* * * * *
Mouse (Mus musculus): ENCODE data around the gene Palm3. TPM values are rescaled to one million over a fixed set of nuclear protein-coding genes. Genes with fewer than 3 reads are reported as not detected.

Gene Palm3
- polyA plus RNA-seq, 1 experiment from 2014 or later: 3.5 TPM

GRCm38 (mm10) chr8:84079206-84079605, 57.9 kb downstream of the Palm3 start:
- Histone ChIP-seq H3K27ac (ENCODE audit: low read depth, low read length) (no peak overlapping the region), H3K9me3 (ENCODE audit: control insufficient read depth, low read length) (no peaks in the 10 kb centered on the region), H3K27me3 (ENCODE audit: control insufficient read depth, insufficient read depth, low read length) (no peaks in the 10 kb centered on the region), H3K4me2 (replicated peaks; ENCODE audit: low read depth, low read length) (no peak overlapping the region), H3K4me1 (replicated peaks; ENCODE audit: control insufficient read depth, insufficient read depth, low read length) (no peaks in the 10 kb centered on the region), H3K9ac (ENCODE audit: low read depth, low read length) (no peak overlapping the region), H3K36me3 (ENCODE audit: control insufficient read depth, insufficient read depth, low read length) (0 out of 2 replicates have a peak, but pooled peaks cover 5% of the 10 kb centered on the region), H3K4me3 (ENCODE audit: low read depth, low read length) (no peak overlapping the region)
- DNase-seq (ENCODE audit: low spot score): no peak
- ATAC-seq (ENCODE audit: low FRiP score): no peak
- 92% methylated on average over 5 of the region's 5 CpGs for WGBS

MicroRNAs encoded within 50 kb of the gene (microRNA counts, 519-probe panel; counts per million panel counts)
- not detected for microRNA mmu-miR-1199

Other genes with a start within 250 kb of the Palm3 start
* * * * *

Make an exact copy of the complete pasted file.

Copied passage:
Mouse (Mus musculus): ENCODE data around the gene Palm3. TPM values are rescaled to one million over a fixed set of nuclear protein-coding genes. Genes with fewer than 3 reads are reported as not detected.

Gene Palm3
- polyA plus RNA-seq, 1 experiment from 2014 or later: 3.5 TPM

GRCm38 (mm10) chr8:84079206-84079605, 57.9 kb downstream of the Palm3 start:
- Histone ChIP-seq H3K27ac (ENCODE audit: low read depth, low read length) (no peak overlapping the region), H3K9me3 (ENCODE audit: control insufficient read depth, low read length) (no peaks in the 10 kb centered on the region), H3K27me3 (ENCODE audit: control insufficient read depth, insufficient read depth, low read length) (no peaks in the 10 kb centered on the region), H3K4me2 (replicated peaks; ENCODE audit: low read depth, low read length) (no peak overlapping the region), H3K4me1 (replicated peaks; ENCODE audit: control insufficient read depth, insufficient read depth, low read length) (no peaks in the 10 kb centered on the region), H3K9ac (ENCODE audit: low read depth, low read length) (no peak overlapping the region), H3K36me3 (ENCODE audit: control insufficient read depth, insufficient read depth, low read length) (0 out of 2 replicates have a peak, but pooled peaks cover 5% of the 10 kb centered on the region), H3K4me3 (ENCODE audit: low read depth, low read length) (no peak overlapping the region)
- DNase-seq (ENCODE audit: low spot score): no peak
- ATAC-seq (ENCODE audit: low FRiP score): no peak
- 92% methylated on average over 5 of the region's 5 CpGs for WGBS

MicroRNAs encoded within 50 kb of the gene (microRNA counts, 519-probe panel; counts per million panel counts)
- not detected for microRNA mmu-miR-1199

Other genes with a start within 250 kb of the Palm3 start